The author is former director- general, National Council for Applied Economic Research and chairman, Central Electricity Regulatory Commission [email protected]
I am a Hindu, a Madhva Brahmin, and enjoy the chanting of Vedic hymns. That does not make me a “Hindu fundamentalist”. I visit places of worship, temples, mosques, or cathedrals for their air of tranquillity and peace. The Saladin citadel in Cairo, the Jama Masjid in Delhi, Notre Dame Cathedral in Paris, the Brahma temple in Pushkar, the Ranganatha temple in Srirangam, the old Jewish synagogue in Cochin are some of my favourite places. That does not qualify me as a liberal either.
My mother was an orthodox ritualistic Brahmin who was gracious and hospitable to anyone who came to her, though she would not eat their food or drink their water. As a child I remember her hurrying me to see “Our Lady of Fatima” that was visiting Bombay, and to my question why, since it was a Christian statue, her simple answer was that the statue was also a god.
I helped start the People’s Union for Civil Liberties in Tamil Nadu in protest against the Emergency of Indira Gandhi. Against the wishes of my better-known colleagues, I supported the right to fair trial for Naxalites, some of whom were shot in the back “while trying to escape”. I am ashamed of the yet unpunished killings of Sikhs in Delhi as retaliation against the assassination of Indira Gandhi, as I am of the Bombay bomb explosions and subsequent riots.
I do not think that the legacies of problems of the past can be set right by revenge against the populations of today. Blaming the Muslims of today for the atrocities against Hindus in the past by the Muslim rulers then; the holocaust against Jews in Germany in retaliation for their perceived clannishness and command over finances; the eviction of Palestinians by Israel from their homes and lands so that Jews could return to their “homeland” after 2,000 years by evicting the residents; the burning of Hindus in a train in Godhra presumably in revenge against the demolition of the Babri mosque; the demolition of the Babri mosque built on what has been believed for years by millions to have been the birthplace of Rama; the killings in Gujarat that followed Godhra: all these appal me.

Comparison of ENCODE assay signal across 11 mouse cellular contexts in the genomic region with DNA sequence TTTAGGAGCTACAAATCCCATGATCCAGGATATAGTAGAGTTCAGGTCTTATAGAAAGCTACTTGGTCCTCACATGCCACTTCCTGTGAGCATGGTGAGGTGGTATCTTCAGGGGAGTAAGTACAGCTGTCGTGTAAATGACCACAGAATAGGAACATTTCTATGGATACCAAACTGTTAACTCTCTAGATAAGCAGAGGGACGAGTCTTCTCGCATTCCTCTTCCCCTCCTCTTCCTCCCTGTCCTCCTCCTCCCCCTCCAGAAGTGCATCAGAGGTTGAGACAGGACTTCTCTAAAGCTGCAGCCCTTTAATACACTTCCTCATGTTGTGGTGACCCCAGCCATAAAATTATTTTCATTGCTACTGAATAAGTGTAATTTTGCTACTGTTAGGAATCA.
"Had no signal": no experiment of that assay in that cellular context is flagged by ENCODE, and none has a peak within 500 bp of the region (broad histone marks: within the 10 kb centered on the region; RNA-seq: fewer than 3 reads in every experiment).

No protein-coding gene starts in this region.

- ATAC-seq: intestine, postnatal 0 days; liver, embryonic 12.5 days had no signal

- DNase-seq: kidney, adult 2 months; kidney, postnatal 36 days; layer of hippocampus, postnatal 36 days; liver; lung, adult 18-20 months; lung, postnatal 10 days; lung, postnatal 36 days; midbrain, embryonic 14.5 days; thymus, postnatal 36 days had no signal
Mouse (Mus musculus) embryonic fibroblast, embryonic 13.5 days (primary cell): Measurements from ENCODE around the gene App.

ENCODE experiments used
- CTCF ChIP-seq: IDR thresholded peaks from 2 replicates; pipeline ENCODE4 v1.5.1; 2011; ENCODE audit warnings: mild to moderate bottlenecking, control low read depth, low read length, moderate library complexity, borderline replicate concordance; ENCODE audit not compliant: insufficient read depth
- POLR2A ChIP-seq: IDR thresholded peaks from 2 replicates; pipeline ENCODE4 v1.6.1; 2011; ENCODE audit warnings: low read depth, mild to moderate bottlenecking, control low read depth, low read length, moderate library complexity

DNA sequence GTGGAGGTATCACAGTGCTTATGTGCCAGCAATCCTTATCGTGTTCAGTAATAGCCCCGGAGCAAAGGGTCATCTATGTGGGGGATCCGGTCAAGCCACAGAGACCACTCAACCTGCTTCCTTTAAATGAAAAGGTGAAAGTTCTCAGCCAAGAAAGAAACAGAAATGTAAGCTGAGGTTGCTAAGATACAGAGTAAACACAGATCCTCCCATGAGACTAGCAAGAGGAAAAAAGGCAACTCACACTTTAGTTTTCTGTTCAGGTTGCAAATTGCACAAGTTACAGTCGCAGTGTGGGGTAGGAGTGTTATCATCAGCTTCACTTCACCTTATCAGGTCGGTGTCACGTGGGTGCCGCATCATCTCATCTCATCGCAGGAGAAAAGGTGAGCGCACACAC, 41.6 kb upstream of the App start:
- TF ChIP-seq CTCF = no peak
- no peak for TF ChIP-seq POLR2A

In recent years, a new breed of aggressive, arrogant, and opinionated reporters, especially from television, unscrupulous politicians and some leftist intellectuals have combined to portray a remarkably uni-dimensional view of events. Television “reporting”, with its opinionated comments, surely had a part to play in the temporal and geographic extension of the Gujarat riots.
For them: the Bharatiya Janata Party is a “Hindu nationalist party”, “Hindutva is another word for intolerance and not a lifestyle for Hindus,” “‘Cultural nationalism’ is akin to the ‘national socialism’ of Hitler,” the disappearance of a huge Hindu population from Bangladesh must not be mentioned because it is anti-Muslim, the issuance of identity cards to Indian citizens is a violation of rights because it would mean the possibility of identifying illegal migrants who have largely been poor Muslims from Bangladesh, mention of a uniform civil code for all Indians is a violation of Muslim rights, laws to prevent forcible conversion even when upheld by the Supreme Court are anti-minorities.
I detest the intolerance and lack of civility that has been the recent tone of the BJP’s sister organizations. But beginning with Indira Gandhi, every government has bent over backwards to avoid any “interference” with “Muslim rights” even when they contradict the norms and values of our democracy. This may initially have been to safeguard the remittances by Indian workers in Saudi Arabia and the Gulf that bolstered our meagre foreign exchange inflows. But we have appeared to regard Indian Muslims not as mere Indian citizens like all the others but as having an identity beyond India.